Europe’s gas stocks stocked with LNG resold by China

Europe's gas stocks stocked with LNG resold by China

China, “unexpected white knight” for Europe, is to its energy rescue. The Europeans have built up gas reserves faster than expected thanks to liquefied natural gas ceded by the Chinese.

China to the energy rescue of Europe. It is partly liquefied natural gas ceded by the Chinese that allows Europeans to build up their reserves faster than expected.

the Nikkei Asia qualifies China as an “unexpected white knight” for Europe, and we have to see how this Japanese economic newspaper, when it comes to Chinese power, only rarely mentions it in favorable terms… irony.

It is noted that the largest buyer of liquefied natural gas (LNG) in the world resells a substantial part of its cargoes to Europeans. Various Chinese market players, industrialists or intermediaries, recognize this, such as the oil company Sinopec which alone sold at least 45 of its LNG cargoes, which corresponds to more than 3 million tonnes.

If we relate this to all European imports in the 1st half, by a quick calculation, this could therefore have covered not far from 6%.

“Life buoy”

A trader in Shanghai exhibits at Nikkei how comfortable the margins of these resales turn out to be, potentially up to $100 million per transaction. Moreover, an analyst in London, Laura Page, specializing at Kpler in monitoring this type of transaction, believes that it is indeed “the great lifeline for Europe”.

It also explains it by the significant decrease in Chinese domestic demand, due to successive confinements, in contrast to ever higher world LNG spot prices.

Moreover, Beijing’s will to refer, as much as possible, to alternative sources, including coal, has been implemented. A public expert in Tokyo insists on a central directive in China that no longer privileges, for the moment, considerations of “reducing the environmental footprint”.

Last March, Prime Minister Li Keqiang himself placed the nation’s energy security at a “strategic height” identical to that of food security.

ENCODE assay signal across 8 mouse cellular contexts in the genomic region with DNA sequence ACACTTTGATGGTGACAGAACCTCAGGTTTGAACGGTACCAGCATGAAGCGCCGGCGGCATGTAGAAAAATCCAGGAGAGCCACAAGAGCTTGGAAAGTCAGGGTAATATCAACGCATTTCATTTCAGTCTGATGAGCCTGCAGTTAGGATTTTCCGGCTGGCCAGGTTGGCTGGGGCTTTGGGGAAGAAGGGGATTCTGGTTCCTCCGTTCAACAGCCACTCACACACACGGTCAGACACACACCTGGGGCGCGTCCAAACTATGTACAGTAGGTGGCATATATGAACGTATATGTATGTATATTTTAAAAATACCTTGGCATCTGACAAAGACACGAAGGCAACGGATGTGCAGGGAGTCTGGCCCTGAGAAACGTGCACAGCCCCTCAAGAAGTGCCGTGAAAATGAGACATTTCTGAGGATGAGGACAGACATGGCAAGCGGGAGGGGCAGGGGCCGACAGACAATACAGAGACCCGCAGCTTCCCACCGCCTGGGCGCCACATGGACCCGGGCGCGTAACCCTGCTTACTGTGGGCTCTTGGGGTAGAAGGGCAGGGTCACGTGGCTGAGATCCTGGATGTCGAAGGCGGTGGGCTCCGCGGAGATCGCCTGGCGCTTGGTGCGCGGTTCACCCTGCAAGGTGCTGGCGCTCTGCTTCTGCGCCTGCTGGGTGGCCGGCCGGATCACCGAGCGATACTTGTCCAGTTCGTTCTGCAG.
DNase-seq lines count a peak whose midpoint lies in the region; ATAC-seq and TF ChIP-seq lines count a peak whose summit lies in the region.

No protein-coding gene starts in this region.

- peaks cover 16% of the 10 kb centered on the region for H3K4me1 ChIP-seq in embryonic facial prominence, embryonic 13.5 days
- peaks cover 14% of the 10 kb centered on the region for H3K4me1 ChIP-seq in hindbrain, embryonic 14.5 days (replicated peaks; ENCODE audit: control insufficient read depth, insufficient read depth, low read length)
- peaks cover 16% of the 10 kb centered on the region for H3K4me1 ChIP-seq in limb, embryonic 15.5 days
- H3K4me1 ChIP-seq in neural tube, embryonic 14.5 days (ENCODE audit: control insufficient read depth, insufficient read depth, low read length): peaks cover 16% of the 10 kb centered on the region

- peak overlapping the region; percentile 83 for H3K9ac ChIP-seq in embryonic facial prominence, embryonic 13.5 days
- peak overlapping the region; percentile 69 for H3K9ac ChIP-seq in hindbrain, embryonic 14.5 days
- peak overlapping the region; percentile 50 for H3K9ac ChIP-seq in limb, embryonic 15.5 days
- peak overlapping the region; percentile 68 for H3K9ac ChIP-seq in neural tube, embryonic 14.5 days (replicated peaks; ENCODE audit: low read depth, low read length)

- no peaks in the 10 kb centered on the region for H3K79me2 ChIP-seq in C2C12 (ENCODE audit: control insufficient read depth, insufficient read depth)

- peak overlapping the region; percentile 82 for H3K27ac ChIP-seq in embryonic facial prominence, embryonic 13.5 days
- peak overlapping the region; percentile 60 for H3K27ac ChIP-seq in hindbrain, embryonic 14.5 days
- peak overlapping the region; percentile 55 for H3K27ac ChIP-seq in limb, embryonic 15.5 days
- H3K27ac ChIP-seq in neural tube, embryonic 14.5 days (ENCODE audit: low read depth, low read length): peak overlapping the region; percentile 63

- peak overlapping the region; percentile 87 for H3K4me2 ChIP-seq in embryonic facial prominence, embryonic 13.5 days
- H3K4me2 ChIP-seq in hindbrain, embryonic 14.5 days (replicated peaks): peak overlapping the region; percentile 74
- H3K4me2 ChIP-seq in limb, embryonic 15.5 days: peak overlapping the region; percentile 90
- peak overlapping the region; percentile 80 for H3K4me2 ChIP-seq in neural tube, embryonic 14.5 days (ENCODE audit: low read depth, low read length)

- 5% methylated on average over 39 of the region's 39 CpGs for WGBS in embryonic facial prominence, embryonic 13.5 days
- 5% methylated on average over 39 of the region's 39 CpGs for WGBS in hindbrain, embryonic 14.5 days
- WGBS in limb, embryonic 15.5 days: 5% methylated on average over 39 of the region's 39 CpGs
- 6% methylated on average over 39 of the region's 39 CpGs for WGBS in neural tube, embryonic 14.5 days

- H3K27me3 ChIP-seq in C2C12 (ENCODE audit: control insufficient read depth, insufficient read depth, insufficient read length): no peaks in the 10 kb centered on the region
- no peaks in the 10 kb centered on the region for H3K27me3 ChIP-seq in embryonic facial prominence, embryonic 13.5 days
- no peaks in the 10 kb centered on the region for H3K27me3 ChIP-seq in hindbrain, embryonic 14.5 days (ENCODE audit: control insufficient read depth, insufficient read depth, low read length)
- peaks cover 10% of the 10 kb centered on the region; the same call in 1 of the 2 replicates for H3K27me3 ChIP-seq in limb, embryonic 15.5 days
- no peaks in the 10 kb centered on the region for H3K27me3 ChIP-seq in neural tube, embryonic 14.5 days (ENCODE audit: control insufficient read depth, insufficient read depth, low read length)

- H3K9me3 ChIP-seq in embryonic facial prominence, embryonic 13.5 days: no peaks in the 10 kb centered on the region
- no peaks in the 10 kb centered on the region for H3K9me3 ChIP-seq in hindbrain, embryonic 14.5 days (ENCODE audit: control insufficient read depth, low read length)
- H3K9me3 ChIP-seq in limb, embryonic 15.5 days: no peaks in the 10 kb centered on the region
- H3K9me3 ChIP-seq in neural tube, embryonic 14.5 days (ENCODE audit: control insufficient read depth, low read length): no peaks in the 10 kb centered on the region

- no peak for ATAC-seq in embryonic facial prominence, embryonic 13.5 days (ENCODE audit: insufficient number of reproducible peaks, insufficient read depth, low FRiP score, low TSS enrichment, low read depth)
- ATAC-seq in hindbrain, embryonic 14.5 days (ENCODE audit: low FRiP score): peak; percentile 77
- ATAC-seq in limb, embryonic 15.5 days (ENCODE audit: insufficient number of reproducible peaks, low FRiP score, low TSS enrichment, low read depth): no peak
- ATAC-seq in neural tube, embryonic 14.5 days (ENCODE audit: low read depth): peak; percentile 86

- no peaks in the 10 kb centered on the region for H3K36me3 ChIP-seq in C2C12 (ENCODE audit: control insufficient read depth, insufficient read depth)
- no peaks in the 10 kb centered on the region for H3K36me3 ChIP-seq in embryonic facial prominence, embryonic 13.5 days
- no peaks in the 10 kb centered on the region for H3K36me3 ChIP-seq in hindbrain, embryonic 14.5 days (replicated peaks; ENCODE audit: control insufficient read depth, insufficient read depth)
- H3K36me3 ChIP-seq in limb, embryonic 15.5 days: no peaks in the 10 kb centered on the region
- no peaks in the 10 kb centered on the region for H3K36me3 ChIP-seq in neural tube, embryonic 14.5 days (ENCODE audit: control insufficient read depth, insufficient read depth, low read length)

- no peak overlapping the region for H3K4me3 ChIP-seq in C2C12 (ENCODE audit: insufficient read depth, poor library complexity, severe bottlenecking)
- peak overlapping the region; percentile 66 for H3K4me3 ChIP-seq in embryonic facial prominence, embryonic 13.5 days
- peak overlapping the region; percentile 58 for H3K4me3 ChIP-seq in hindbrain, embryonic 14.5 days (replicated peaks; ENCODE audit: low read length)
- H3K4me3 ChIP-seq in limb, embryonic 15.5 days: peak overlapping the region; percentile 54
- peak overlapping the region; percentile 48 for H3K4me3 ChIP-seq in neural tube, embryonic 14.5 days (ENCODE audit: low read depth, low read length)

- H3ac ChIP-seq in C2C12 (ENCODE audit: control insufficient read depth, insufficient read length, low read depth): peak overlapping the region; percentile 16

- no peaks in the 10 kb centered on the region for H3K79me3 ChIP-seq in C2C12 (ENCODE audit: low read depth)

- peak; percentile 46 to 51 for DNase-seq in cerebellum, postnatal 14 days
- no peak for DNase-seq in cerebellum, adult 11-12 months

China can all the better allow itself this gesture towards Europe since LNG is not its main source of gas, but rather the means of filling the gap in demand between its domestic production and its imports by gas pipeline. Two academics from Qatar, Abel Meza and Muammer Koç, demonstrated this in an academic article from March 2021 (Resources Policy).

From Russia to China

In any case, without these Chinese cargoes of LNG, Europe would probably not have been able to reach its storage objectives for November in advance, as the European Commissioner for Energy has just welcomed.

It goes without saying that Kadri Simon does not learn from this that this amounts to moving, at least partially, from a dependence on supplies from Russia to another, that of its major geopolitical partner, China, which to the examination of the statistics of its customs, would thus have redirected a lot of Russian gas towards Europe.

What does not come under the speculation of an analysis is that the Chinese have been strengthening their gas infrastructure for a long time. Also according to their public data, an annual envelope of 15 billion dollars is devoted to it, with across the country fourteen LNG terminals under construction. Just yesterday, a state economic media reported instructions to build capacity in an eastern province traditionally focused on mining industries.

Construction of LNG carriers

Another aspect of this global strategy consists of betting on ships to transport this LNG, by going to challenge the supremacy of South Korea, whose world market share still exceeds 75%. The Shanghai shipyards currently have 17 LNG carriers on order, including four for Qatar Energy, one of the world’s leading producers.

The China Shipbuilding Industry Association (CANSI) expects increased demand to drive up the price of LNG carriers further, which, according to its deputy secretary general, will benefit both China’s shipyards and ‘to those of South Korea.

While knowing, as an official Chinese daily points out based on an assessment by the Norwegian consultancy firm Rystad Energy, that the South Koreans have registered so many contracts that they no longer seem able to accept any others before 2027. An additional asset therefore for China in this energy relationship with Europe.

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